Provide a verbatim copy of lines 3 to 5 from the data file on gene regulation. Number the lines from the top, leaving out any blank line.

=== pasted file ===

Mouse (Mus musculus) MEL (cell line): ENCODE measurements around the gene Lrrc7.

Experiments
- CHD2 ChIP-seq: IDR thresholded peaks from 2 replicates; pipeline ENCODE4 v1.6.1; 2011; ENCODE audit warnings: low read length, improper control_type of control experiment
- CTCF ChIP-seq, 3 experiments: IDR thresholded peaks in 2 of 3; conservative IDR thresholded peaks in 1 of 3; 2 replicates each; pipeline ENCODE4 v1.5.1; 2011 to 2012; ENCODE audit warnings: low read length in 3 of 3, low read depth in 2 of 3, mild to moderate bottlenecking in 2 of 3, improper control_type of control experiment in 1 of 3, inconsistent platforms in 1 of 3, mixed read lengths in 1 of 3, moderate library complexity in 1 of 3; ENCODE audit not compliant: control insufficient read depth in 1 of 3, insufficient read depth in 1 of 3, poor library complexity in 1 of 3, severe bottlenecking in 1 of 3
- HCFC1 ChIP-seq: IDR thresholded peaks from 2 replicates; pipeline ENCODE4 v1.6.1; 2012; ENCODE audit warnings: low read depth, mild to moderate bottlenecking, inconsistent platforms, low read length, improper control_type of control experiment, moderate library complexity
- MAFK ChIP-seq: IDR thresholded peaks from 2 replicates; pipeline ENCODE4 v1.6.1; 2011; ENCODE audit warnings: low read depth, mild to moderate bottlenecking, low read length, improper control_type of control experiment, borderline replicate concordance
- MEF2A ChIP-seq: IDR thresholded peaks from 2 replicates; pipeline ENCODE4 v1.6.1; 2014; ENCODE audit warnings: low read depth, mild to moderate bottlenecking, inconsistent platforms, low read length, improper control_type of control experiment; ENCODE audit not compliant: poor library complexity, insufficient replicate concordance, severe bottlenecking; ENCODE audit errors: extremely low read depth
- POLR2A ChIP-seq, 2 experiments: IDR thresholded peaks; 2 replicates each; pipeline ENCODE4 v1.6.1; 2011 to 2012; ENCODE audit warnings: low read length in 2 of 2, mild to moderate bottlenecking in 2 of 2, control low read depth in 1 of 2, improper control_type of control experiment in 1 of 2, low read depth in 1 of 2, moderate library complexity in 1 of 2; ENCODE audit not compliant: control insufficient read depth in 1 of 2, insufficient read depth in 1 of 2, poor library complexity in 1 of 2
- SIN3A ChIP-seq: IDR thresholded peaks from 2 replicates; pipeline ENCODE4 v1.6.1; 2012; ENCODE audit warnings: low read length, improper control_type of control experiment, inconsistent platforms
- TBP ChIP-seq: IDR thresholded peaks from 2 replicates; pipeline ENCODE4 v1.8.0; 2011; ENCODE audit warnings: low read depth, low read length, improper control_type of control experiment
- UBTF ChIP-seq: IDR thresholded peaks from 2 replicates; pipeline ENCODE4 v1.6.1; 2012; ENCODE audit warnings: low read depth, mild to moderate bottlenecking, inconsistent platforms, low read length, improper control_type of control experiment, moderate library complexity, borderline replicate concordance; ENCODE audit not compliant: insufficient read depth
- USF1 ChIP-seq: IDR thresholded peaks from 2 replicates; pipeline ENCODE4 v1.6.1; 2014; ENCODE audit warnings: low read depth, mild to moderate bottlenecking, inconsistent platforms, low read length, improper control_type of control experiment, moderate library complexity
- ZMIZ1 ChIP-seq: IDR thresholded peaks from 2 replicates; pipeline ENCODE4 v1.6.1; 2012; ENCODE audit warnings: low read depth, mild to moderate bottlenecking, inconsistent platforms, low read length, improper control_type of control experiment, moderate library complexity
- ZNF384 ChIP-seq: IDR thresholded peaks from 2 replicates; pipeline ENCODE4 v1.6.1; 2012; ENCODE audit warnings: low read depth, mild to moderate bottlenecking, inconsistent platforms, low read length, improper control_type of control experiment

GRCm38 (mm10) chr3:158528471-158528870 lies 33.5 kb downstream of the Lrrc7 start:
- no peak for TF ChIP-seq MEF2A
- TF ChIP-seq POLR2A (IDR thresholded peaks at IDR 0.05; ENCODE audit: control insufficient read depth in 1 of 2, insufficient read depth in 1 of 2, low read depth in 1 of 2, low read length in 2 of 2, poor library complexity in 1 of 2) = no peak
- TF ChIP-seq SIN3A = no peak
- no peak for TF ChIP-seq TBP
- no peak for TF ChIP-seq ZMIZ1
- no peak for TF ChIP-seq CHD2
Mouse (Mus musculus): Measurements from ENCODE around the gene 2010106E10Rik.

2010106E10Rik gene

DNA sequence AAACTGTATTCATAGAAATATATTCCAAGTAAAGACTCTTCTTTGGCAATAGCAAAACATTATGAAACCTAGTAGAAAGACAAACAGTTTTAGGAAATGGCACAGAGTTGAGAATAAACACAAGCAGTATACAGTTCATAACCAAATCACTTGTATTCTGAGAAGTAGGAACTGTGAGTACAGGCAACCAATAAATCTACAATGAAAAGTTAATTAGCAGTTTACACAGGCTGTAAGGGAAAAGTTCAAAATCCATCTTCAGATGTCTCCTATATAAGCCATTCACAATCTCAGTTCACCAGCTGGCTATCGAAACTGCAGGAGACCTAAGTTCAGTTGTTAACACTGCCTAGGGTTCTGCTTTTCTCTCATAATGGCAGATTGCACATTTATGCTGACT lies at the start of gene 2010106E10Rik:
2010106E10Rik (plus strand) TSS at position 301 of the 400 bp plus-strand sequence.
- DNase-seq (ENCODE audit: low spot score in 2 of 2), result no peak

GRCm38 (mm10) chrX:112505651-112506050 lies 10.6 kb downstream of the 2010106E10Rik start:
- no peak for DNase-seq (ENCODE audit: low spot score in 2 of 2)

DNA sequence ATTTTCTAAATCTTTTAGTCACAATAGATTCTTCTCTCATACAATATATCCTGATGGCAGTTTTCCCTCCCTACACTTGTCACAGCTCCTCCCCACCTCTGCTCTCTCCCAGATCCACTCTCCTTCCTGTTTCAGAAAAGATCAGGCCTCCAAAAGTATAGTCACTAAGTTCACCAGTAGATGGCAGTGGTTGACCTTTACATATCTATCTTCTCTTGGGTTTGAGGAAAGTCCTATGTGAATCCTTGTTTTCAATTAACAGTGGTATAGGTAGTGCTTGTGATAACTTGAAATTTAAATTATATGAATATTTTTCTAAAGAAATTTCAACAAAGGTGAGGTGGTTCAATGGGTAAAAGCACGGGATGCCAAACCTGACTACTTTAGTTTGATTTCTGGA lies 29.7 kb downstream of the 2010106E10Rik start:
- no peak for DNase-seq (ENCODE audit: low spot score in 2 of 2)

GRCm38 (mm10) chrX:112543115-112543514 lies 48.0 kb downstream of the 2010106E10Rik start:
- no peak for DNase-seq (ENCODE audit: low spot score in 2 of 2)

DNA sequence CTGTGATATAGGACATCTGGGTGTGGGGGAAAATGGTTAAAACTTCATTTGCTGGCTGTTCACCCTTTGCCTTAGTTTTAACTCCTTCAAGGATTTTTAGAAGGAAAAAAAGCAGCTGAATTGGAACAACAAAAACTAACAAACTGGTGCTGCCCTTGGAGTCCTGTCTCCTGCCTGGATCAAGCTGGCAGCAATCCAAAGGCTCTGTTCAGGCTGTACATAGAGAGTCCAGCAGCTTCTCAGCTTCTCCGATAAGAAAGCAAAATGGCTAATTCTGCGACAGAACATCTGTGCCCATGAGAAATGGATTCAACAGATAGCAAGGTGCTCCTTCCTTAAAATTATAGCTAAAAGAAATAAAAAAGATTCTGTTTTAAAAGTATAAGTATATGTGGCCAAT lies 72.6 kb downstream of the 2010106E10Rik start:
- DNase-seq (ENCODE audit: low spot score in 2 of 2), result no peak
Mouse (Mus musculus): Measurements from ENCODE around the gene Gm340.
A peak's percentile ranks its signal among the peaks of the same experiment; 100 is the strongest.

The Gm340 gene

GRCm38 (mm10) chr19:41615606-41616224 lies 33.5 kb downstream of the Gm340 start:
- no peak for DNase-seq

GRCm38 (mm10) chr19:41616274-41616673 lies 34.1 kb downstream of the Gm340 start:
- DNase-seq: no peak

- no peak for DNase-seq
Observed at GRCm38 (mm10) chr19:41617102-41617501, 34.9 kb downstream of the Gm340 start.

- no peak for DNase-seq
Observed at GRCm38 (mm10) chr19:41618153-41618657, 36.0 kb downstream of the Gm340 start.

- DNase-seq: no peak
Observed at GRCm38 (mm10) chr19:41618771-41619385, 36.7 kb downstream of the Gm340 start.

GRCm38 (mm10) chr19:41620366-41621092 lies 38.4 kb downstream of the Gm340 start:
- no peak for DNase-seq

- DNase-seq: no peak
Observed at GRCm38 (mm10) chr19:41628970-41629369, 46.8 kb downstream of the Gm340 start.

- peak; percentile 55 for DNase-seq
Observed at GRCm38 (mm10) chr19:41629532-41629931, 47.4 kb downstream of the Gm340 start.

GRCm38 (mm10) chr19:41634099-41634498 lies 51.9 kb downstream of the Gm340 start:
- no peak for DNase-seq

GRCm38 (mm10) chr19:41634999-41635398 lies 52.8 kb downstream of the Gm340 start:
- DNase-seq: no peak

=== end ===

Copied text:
- CHD2 ChIP-seq: IDR thresholded peaks from 2 replicates; pipeline ENCODE4 v1.6.1; 2011; ENCODE audit warnings: low read length, improper control_type of control experiment
- CTCF ChIP-seq, 3 experiments: IDR thresholded peaks in 2 of 3; conservative IDR thresholded peaks in 1 of 3; 2 replicates each; pipeline ENCODE4 v1.5.1; 2011 to 2012; ENCODE audit warnings: low read length in 3 of 3, low read depth in 2 of 3, mild to moderate bottlenecking in 2 of 3, improper control_type of control experiment in 1 of 3, inconsistent platforms in 1 of 3, mixed read lengths in 1 of 3, moderate library complexity in 1 of 3; ENCODE audit not compliant: control insufficient read depth in 1 of 3, insufficient read depth in 1 of 3, poor library complexity in 1 of 3, severe bottlenecking in 1 of 3
- HCFC1 ChIP-seq: IDR thresholded peaks from 2 replicates; pipeline ENCODE4 v1.6.1; 2012; ENCODE audit warnings: low read depth, mild to moderate bottlenecking, inconsistent platforms, low read length, improper control_type of control experiment, moderate library complexity